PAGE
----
OY-ST-61Synaptonemal complex protein 1, SYCP1 (SCP-1)2783Testis
OY-ST-71Ankyrin repeat domain 13BUbiquitous
OY-ST-81ATP synthase, H+ transporting,mitochondrial F0 complex, subunit c (subunit 9) pseudogene 3 (ATP5GP3) on chromosome 14Pseudogene
OY-ST-91Lymphotoxin beta receptor (TNFR superfamily, member 3)Ubiquitous
OY-ST-101Leucine-rich repeats and calponin homology (CH) domain containing 4Ubiquitous
OY-ST-111Heat shock transcription factor 2 (HSF2)2740Ubiquitous
OY-ST-121MAX gene associated, transcript variant 5 (MGA)Ubiquitous
OY-ST-134Peroxisomal D3, D2-enoyl-CoA isomerase, transcript variant 11328No data
OY-ST-147Actin related protein 2/3 complex, subunit 2, 34 kDa (ARPC2)Ubiquitous
OY-ST-151Suppressor of Ty 5 homolog (S.cerevisiae) (SUPT5H)Ubiquitous
OY-ST-161Polymerase (RNA) III (DNA directed) polypeptide H (22.9KD) (POLR3H)Ubiquitous
OY-ST-171Centrosomal protein 290 kDa (CEP290)2019Ubiquitous
OY-ST-182Coiled-coil domain containing 62 (CCDC62)Testis
OY-ST-191Dihydrouridine synthase 1-like (S.cerevisiae)Ubiquitous
OY-ST-201Leiomodin 1 (smooth muscle) (LMOD1)2374Ubiquitous
OY-ST-211Activating signal cointegrator 1 complex subunit 2 (ASCC2)Ubiquitous
OY-ST-221Chromosome 1 open reading frame 57 (C1orf57)Ubiquitous
OY-ST-231F-box and leucine-rich repeat protein 5 (FBXL5), transcript variant 1Ubiquitous

Of the 4 genes with testis specific profiles, OY-ST-2, corresponding to EP300 interacting inhibitor of differentiation 3 (EID3), represented by 8 overlapping clones, was isolated as the 2nd most frequent gene. OY-ST-3, represented by 2 clones, was identical to G kinase anchoring protein 1 (GKAP1). OY-ST-6 was identical to a CT gene, SYCP-1. OY-ST-18, represented by 2 clones, was identical to coiled-coil domain containing 62 (CCDC62). The two CCDC62 clones were found to consist of two splice variants (variant 1 and variant 2).

mRNA expression in normal adult tissues

To investigate the restricted expression of EID3, GKAP1, CCDC62 variant 1 (CCDC62-1) and CCDC62 variant 2 (CCDC62-2) mRNAs in normal adult tissues, qualitative RT-PCR was performed at 35 cycles using gene specific primer pairs. As shown in Figure 1a, expression of the 2 CCDC62 splice variant mRNAs was restricted to the testis. Expression of EID3 mRNA was observed in all tissues tested. Expression of GKAP1 mRNA was observed in some normal tissues, but highest in the testis. To further investigate GKAP1 and CCDC62 mRNA expression, we performed quantitative real-time RT-PCR analysis using a GKAP1-specific TaqMan probe and a common TaqMan probe for the 2 CCDC62 variants. For comparison, a prototype CT antigen, NY-ESO-1 (TaqMan Gene Expression Assays: Hs00265824_m1), was also analyzed. As shown in Figure 1b, real-time RT-PCR analysis revealed considerably lower levels of CCDC62 gene transcripts in normal, nongametogenetic tissues compared to normal testis, as in the case of NY-ESO-1. Expression over 1% of that in normal testis was observed in several normal tissues with GKAP1.

Figure 1.

RT-PCR analysis. (a) Qualitative RT-PCR analysis of EID3, GKAP1, CCDC62-1 and CCDC62-2 expression in adult normal tissues. PCR was performed at 35 cycles. The same cDNA samples were tested for G3PDH as an internal control. (b) Quantitative real-time RT-PCR analysis of CCDC62, GKAP1 and NY-ESO-1 mRNAs in adult normal tissues.

CCDC62 mRNA expression in tumors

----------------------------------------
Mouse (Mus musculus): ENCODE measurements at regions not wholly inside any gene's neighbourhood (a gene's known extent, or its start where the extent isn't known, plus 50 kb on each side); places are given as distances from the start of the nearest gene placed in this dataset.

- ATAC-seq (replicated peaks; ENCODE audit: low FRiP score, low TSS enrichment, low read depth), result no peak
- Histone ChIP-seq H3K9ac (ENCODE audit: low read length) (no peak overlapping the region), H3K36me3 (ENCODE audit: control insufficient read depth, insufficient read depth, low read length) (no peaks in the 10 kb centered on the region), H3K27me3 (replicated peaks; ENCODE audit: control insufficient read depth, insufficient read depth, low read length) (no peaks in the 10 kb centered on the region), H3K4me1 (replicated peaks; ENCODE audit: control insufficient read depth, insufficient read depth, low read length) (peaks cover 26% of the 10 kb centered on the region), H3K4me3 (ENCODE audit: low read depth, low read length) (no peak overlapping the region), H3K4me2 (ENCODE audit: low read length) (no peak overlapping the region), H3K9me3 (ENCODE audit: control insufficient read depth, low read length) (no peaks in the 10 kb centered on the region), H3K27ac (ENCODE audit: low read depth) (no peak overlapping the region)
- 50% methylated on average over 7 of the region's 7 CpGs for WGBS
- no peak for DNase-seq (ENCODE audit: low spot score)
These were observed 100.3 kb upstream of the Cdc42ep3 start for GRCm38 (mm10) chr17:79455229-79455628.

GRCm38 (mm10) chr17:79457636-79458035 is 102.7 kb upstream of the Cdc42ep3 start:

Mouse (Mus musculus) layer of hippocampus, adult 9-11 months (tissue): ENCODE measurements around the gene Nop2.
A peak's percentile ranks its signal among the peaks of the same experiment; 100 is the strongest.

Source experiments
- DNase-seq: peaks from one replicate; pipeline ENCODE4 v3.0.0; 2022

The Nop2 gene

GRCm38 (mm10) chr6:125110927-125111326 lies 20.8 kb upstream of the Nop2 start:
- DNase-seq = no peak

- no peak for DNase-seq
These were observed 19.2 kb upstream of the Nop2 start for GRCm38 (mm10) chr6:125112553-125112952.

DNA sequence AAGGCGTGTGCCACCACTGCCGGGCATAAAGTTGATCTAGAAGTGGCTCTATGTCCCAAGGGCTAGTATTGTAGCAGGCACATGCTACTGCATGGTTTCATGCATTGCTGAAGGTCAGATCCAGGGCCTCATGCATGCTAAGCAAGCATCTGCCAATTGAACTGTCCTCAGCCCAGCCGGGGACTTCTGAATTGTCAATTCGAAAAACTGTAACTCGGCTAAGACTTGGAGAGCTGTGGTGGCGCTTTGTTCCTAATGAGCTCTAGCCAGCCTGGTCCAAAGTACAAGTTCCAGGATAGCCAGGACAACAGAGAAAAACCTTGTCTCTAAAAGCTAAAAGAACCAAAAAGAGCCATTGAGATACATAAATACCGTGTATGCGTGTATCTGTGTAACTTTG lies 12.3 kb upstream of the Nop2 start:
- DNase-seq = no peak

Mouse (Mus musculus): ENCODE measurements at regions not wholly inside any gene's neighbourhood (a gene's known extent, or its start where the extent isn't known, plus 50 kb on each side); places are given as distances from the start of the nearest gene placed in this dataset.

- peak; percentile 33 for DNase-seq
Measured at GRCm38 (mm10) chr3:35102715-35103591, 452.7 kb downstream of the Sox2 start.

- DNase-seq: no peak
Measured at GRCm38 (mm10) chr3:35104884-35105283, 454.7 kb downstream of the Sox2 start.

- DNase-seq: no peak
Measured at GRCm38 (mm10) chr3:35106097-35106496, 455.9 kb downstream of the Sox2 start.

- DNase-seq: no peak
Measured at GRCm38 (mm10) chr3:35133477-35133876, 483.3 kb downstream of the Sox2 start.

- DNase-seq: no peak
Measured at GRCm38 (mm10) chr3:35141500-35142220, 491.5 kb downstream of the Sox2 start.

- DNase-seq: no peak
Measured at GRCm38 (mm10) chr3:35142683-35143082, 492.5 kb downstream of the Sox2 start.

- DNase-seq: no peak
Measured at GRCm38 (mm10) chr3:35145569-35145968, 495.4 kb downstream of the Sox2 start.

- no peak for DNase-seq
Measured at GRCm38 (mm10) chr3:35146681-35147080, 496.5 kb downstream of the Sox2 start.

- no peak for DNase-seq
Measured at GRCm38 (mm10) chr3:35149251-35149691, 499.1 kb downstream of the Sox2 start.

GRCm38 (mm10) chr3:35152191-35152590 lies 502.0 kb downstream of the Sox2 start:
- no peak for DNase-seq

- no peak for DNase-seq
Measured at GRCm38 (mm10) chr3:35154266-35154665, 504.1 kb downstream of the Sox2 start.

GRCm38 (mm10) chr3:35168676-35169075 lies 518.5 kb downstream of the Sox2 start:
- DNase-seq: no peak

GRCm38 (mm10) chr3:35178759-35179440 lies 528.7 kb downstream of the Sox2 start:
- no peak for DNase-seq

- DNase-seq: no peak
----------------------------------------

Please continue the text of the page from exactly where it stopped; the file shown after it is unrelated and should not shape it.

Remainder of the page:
Because of the restricted expression in normal testis, CCDC62 was chosen for mRNA expression analysis in malignant tissues. By qualitative RT-PCR, no expression was observed with the CCDC62-1 mRNA in any of the cancer tissues tested (data not shown). On the other hand, CCDC62-2 mRNA expression was observed in various types of tumors at different frequencies, including stomach cancer (Table II). We performed quantitative real-time RT-PCR analysis using a common TaqMan probe for the 2 CCDC62 variants. As shown in Figure 2, expression was detected in 1 of 9 colon cancers, 2 of 12 liver cancers, 4 of 19 lung cancers, 5 of 8 prostate cancers and 3 of 15 stomach cancers at >1% of the testicular expression level. Corresponding normal tissues showed less than 0.1% of the testicular expression level. Furthermore, 1 of 8 prostate cancers and 1 of 15 stomach cancers expressed at >10% of the testicular level.

Figure 2.

Quantitative real-time RT-PCR analysis of CCDC62 mRNA expression in colon cancer, head and neck cancer, liver cancer, lung cancer, prostate cancer and stomach cancer (open circle). Each symbol represents one case. Expression of CCDC62 mRNA in corresponding adult normal tissues was also indicated (filled circle).

Table II. Qualitative RT-PCR Analysis of CCDC62-2 mRNA in Tumor
Tissue typePositive/total
Breast cancer1/4 (25%)
Colon cancer5/40 (12%)
Esophageal cancer7/33 (21%)
Head and neck cancer4/34 (12%)
Liver cancer0/5 (0%)
Lung cancer5/19 (26%)
Ovarian cancer0/6 (0%)
Prostate cancer2/9 (22%)
Renal cancer1/4 (25%)
Stomach cancer8/117 (7%)

Immunogenicity of CCDC62-2 in cancer patients

We then investigated the immunogenicity of CCDC62-2. Sera from 191 cancer patients and 41 healthy donors were tested for IgG antibody by ELISA using recombinant CCDC62-2 protein. As shown in Table III, 2/11 (18.2%) sera from colon cancer patients, 5/76 (6.6%) sera from lung cancer patients, and 6/104 (5.8%) sera from stomach cancer patients were reactive against CCDC62-2. No CCDC62-2 antibody was detected in the sera from 41 healthy donors. Figure 3a illustrates titration curves with sera from selected lung and stomach cancer patients. Western blot analysis showed that sera were reactive with the recombinant CCDC62-2 protein (Fig. 3b).